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Poetry #325
(published April 12, 2007)
by Larry Gaffney
When callow adolescents mate
In dappled glades, the world says, "Great!"
When newlyweds secure a room,
We wink, and snigger, "Va va voom!"
The bump and grind of procreation
Calls forth hearty acclamation.
Alas, if only I could hear
Wild applause, a lusty cheer.
But fate has stamped a harsh decree,
For I'm in that minority
Of men who'd rather take to bed
A lady who's already dead.

Consider well this cross I bear:
I don't like babes who breathe the air.
You say she's warm, and very giving?
I like them cold, no longer living.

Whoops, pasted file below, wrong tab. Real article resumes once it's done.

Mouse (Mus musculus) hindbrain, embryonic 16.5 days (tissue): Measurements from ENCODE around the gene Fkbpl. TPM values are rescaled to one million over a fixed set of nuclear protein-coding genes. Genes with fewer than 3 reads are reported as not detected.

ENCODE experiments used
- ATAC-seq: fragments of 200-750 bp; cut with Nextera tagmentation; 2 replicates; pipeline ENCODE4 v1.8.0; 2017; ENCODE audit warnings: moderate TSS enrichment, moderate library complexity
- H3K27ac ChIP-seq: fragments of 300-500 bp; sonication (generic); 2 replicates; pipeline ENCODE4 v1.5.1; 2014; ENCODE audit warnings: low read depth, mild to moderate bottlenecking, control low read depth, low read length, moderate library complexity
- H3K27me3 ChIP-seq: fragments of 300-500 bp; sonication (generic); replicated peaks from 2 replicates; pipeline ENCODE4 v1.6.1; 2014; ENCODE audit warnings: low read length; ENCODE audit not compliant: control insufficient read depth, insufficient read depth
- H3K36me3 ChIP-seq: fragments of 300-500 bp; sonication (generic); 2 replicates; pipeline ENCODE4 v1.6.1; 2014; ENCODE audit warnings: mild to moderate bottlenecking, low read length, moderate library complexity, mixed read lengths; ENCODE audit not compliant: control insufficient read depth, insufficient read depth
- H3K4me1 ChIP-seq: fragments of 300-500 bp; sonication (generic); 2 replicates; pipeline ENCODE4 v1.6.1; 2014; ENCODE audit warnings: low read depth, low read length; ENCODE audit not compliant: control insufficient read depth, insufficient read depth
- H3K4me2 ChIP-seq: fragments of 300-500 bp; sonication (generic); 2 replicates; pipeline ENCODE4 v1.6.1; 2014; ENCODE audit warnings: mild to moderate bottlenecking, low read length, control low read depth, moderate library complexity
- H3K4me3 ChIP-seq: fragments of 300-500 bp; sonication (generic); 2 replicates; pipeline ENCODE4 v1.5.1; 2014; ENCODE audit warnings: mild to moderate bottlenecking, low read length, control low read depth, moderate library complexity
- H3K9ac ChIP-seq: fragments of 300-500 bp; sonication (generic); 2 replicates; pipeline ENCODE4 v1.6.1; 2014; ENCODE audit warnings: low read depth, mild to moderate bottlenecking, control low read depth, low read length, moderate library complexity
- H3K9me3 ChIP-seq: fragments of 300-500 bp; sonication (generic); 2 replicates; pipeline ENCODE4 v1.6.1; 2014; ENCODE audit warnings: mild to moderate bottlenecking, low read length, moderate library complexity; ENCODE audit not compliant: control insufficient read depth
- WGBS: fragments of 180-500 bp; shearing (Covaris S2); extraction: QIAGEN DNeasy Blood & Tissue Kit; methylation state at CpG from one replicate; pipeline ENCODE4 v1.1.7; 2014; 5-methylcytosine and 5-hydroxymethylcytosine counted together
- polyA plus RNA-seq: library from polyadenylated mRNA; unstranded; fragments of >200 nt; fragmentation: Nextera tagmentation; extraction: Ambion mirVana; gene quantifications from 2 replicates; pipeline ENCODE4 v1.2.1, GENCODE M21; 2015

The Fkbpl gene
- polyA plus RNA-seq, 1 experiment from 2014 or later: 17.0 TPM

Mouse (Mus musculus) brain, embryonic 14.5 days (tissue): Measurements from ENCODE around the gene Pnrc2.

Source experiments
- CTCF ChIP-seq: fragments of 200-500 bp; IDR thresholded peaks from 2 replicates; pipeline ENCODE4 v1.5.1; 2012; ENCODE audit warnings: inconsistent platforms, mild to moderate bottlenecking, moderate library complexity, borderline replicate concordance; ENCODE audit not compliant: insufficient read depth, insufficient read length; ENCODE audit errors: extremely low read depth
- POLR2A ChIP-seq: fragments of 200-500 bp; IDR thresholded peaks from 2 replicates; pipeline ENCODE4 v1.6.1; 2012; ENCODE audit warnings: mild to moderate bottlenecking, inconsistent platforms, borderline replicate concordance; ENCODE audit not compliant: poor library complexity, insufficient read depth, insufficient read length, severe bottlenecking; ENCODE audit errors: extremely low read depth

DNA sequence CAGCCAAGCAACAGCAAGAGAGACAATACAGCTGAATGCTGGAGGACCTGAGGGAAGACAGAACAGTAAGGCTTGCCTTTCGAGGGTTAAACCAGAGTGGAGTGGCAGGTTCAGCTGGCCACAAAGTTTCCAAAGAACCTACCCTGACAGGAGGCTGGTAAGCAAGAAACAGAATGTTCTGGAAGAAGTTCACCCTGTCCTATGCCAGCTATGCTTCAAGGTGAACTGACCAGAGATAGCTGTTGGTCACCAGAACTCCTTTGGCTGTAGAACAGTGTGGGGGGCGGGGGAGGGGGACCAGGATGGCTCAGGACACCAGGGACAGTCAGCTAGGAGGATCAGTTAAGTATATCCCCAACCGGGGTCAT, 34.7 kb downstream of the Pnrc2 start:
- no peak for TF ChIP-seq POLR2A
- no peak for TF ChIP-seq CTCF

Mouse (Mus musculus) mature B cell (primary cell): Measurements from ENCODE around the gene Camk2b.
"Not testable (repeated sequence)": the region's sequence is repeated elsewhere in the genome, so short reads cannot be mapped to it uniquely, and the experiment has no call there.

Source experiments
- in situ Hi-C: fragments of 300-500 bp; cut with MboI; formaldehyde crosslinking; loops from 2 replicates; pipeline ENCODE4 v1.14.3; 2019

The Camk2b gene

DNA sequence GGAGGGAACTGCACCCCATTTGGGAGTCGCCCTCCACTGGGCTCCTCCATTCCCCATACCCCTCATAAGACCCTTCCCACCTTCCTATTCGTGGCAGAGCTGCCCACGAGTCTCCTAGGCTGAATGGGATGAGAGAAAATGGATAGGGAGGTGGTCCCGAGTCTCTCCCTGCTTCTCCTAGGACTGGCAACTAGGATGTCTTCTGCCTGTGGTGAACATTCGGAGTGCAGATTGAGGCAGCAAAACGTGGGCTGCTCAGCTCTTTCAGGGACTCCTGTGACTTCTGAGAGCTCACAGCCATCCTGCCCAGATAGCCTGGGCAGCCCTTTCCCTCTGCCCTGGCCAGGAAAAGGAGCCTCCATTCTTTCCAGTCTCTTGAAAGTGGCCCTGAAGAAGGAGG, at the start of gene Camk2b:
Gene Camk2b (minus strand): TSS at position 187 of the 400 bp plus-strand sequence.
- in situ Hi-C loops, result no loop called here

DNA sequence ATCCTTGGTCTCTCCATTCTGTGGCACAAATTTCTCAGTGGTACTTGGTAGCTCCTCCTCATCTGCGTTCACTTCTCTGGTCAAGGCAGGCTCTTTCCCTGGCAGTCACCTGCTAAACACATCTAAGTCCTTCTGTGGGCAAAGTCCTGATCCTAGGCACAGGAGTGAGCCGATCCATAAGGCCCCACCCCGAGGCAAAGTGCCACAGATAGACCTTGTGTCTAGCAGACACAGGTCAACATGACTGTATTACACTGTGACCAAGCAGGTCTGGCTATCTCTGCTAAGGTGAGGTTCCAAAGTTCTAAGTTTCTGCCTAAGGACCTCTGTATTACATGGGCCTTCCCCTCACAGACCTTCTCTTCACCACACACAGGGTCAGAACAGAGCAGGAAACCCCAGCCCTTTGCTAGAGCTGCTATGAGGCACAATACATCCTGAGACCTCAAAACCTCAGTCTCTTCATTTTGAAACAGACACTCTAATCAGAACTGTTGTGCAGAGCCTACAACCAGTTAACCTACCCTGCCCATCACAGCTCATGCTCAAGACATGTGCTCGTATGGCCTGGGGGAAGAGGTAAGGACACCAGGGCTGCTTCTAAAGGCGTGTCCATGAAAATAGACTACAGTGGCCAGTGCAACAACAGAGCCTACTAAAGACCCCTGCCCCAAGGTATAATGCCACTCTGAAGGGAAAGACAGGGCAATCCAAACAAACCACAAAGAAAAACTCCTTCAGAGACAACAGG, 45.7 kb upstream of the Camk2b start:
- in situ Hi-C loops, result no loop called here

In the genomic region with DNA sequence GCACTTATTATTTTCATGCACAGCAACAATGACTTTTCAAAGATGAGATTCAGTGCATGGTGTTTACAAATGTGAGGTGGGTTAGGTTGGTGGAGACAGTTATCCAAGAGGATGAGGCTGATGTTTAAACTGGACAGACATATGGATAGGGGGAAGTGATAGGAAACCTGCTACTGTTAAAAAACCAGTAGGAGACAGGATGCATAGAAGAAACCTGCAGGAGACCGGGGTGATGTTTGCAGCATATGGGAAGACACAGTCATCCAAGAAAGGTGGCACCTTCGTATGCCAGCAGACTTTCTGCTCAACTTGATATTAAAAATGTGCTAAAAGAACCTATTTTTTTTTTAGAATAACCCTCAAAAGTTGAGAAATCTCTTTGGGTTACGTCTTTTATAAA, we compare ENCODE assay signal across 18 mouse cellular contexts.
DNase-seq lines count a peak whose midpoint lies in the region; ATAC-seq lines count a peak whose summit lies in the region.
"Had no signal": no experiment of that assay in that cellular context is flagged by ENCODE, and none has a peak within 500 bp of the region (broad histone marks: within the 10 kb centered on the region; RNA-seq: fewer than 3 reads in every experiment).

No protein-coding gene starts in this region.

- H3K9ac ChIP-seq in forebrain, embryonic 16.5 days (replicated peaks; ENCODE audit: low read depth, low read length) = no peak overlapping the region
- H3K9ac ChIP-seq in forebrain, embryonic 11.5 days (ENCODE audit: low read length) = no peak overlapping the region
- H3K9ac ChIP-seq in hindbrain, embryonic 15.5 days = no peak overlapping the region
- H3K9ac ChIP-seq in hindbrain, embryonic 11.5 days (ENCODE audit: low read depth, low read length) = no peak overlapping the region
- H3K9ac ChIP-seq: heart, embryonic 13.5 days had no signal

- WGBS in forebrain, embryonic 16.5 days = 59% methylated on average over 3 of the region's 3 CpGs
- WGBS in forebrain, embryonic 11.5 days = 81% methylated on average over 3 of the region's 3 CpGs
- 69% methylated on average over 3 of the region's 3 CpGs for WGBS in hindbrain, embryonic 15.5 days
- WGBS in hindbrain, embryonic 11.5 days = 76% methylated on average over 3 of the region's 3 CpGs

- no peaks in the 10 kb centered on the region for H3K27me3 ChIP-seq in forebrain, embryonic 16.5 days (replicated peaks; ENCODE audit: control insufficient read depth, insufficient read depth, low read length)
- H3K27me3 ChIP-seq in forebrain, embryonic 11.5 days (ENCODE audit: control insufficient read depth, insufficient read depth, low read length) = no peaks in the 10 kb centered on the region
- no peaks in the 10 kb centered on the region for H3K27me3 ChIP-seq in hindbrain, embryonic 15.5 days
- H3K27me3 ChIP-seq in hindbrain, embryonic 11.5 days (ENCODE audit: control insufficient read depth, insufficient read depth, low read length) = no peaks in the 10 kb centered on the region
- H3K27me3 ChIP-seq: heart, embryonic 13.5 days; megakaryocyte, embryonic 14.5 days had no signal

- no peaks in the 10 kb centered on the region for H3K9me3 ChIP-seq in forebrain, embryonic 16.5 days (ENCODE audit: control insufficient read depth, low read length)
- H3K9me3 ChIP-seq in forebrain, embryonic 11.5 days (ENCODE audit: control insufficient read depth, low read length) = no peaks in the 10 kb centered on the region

A fashion model, tall and proud?
Fine, if bundled in a shroud.
A tart who makes love well and often?
What's the address of her coffin?
Her scent is floral, fresh as May?
No thank you. I prefer decay.

You see the problems that I face?
My coming out would bring disgrace.
I've suffered long, but I'm no fool.
I'll go to mortuary school.
I'll study hard, get my degree,
An undertaker I shall be!
And then I'll have Suzanne or Mabel
Nude on my embalming table.
I'll offer her a loving tryst;
The odds are good she won't resist.
And thus, an endless stream of fillies,
Who might give someone else the willies,
Can warm my heart and spark my lust.
One final fling, before they're dust.

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The Next Poetry piece (from Issue #326):

Unhappy Holidays
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The Last few Poetry pieces (from Issues #324 thru #320):

Ordinary Evening In Dothan
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First Blood
by Charles P. Ries

by Sue Miller

The Truth Of Wonder Boy
by Alison Eastley

A Seasonal Poem
by Doug Draime

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